1707: CARL LINNAEUS is born at Råshult, Småland, Sweden. The son of a country parson, Linnaeus will rise to be one of the most prominent figures in the history of natural history. Following study in medicine and botany at the Universities of Lund and Uppsala, Linnaeus will first spend time travelling in Lapland, and then will move to Holland where he will receive his medical degree. While in Leiden he will publish the first edition of his masterwork, Systema Naturae (1735), which he will revise and expand many times over the course of his life. In 1741 Linnaeus will be appointed professor of medicine at Uppsala, and through his many students and his voluminous writings on systematics and natural history, his influence will spread throughout Europe and the world.
1794: WILLIAM WHEWELL is born at Lancaster, England. The son of a carpenter, Whewell’s precocious intellect will win him admittance to the Heversham grammar school and then to Trinity College, Cambridge. He will be made a fellow of Trinity in 1817, and will remain there throughout his career, rising to the mastership in 1841, and serving twice as vice-chancellor of the University. An extraordinarily polymathic philosopher, historian, and scientist, Whewell will write extensively on physics, mathematics, theology, ethics, meteorology, political economy, architecture, Classical literature, mineralogy, geology, education, and the theory of science. In 1837 he will coin the term palaetiology for the sciences of historical causation, and he will later recommend the palaetiological sciences as important elements of a liberal education:
I have ventured to give reasons why the chemical sciences (chemistry, mineralogy, electrochemistry) are not at the present time in a condition which makes them important general elements of a liberal education. But there is another class of sciences, the palaetiological sciences, which from the largeness of their views and the exactness of the best portions of their reasonings are well fitted to form part of that philosophical discipline which a liberal education ought to include. Of these sciences, I have mentioned two, one depending mainly upon the study of language and the other upon the sciences which deal with the material world. These two sciences, ethnography, or comparative philology, and geology, are among those progressive sciences which may be most properly taken into a liberal education as instructive instances of the wide and rich field of facts and reasonings with which modern science deals, still retaining, in many of its steps, great rigour of proof; and as an animating display also of the large and grand vistas of time, succession, and causation, which are open to the speculative powers of man.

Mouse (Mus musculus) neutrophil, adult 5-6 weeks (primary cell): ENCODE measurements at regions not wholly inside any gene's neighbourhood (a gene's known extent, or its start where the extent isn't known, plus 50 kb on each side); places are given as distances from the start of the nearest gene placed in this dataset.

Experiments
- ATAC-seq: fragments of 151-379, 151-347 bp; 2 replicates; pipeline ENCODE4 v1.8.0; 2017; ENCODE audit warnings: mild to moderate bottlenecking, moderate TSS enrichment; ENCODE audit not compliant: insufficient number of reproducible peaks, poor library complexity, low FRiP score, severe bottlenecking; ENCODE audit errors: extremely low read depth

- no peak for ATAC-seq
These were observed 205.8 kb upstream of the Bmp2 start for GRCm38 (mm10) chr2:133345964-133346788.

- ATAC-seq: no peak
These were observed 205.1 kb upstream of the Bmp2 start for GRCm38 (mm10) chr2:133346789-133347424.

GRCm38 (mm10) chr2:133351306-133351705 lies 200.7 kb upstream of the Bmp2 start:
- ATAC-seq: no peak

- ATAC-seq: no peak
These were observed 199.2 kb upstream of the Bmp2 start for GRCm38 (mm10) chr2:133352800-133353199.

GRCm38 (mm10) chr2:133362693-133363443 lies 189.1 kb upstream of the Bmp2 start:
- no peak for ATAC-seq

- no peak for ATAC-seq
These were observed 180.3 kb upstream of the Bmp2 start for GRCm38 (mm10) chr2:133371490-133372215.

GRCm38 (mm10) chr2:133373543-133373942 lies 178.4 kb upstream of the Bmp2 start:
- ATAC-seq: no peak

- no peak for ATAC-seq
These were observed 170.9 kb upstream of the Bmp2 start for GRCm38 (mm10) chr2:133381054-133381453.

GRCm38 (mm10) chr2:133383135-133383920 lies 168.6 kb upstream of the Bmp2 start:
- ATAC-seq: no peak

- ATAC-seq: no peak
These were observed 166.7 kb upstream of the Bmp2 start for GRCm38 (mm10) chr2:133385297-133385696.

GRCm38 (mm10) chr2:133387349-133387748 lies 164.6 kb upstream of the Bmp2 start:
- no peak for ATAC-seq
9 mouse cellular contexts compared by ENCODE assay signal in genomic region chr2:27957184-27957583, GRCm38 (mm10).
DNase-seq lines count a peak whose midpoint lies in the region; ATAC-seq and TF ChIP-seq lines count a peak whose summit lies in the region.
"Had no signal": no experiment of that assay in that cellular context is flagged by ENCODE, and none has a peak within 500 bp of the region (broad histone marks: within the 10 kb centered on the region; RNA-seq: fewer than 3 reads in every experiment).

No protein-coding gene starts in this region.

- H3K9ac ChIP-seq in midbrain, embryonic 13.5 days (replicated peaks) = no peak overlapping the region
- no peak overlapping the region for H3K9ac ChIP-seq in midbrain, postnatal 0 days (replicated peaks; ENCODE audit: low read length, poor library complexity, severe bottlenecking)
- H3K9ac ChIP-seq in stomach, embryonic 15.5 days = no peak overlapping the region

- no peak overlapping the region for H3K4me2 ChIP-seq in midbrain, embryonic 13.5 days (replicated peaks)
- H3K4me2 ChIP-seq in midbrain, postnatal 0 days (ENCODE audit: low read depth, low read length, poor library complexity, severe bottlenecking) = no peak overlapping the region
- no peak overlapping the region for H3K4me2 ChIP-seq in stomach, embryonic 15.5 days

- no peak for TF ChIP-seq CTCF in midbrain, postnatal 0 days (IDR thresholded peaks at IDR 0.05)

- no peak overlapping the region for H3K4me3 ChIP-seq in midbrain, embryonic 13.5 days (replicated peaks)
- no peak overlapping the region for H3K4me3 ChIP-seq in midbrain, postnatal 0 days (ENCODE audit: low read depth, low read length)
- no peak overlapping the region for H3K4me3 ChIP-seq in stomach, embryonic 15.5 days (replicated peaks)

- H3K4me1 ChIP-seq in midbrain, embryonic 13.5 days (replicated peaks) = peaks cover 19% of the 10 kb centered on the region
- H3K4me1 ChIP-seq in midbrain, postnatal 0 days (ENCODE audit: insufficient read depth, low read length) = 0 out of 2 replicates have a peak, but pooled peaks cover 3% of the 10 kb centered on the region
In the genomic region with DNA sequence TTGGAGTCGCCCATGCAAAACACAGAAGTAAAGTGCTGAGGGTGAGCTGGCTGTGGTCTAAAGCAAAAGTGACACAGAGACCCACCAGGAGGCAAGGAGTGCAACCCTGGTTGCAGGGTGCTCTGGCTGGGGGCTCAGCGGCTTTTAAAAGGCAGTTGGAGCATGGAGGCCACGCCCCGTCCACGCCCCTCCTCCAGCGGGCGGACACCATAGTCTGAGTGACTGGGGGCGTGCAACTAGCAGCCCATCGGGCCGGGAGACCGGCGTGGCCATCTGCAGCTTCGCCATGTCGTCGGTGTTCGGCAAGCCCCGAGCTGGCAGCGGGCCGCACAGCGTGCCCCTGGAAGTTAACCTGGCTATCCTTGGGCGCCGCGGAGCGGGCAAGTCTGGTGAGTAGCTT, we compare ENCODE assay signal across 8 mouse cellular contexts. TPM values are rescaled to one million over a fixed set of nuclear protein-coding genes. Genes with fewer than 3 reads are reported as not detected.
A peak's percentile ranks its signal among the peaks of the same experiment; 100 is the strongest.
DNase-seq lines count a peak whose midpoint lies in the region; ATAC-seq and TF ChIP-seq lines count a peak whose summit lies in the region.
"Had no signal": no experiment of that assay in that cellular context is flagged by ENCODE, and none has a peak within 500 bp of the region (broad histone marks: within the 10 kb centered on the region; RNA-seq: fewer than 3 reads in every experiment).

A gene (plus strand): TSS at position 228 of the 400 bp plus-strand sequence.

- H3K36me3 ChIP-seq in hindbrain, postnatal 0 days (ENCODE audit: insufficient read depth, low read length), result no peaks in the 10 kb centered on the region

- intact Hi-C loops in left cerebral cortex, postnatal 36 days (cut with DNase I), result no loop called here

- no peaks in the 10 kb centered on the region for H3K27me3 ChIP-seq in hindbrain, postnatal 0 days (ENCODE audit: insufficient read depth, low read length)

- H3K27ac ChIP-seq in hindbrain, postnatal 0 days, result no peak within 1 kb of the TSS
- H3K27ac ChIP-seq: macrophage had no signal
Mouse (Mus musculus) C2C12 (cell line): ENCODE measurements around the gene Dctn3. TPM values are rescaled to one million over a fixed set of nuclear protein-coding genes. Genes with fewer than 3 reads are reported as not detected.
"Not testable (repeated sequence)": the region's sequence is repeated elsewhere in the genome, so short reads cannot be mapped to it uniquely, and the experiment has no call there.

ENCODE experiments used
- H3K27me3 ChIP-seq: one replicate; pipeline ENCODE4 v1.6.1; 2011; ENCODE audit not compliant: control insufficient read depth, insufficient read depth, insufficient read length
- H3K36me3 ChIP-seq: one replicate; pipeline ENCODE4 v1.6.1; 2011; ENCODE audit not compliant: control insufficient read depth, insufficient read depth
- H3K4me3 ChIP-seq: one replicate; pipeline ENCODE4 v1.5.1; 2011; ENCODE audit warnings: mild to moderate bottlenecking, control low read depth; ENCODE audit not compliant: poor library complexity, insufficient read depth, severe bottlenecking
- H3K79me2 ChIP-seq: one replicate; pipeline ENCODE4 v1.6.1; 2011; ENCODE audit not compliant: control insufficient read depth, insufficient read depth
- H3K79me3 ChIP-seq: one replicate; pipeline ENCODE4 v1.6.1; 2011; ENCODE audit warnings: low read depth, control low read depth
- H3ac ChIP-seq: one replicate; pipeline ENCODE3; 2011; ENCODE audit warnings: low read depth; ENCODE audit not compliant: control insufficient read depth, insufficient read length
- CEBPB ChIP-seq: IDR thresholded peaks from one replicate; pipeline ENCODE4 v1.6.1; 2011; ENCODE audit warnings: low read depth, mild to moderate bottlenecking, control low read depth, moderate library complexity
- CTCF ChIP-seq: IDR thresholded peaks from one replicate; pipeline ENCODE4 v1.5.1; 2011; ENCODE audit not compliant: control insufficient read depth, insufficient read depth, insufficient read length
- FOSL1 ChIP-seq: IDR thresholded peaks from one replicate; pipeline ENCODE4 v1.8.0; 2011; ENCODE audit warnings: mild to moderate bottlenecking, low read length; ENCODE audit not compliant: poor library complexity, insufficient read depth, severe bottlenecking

1851: The English author, artist, and critic JOHN RUSKIN writes to his friend Henry Acland: “You speak of the Flimsiness of your own faith. Mine, which was never strong, is being beaten into mere gold leaf, and flutters in weak rags from the letter of its old forms; but the only letters it can hold by at all are the old Evangelical formulae. If only the Geologists would let me alone, I could do very well, but those dreadful Hammers! I hear the clink of them at the end of every cadence of the Bible verses.”
1807: JEAN LOUIS RODOLPHE AGASSIZ is born at Motier-en-Vuly, Switzerland. As a young naturalist in Europe, Agassiz will do foundational work in paleontology and historical geology, and in his Études sur les glaciers (Neuchâtel, 1840) he will present the first comprehensive theory of the Ice Age. Following his emigration to the United States in 1846 he will establish the Museum of Comparative Zoology at Harvard University, and later contribute to the founding of the United States National Academy of Sciences.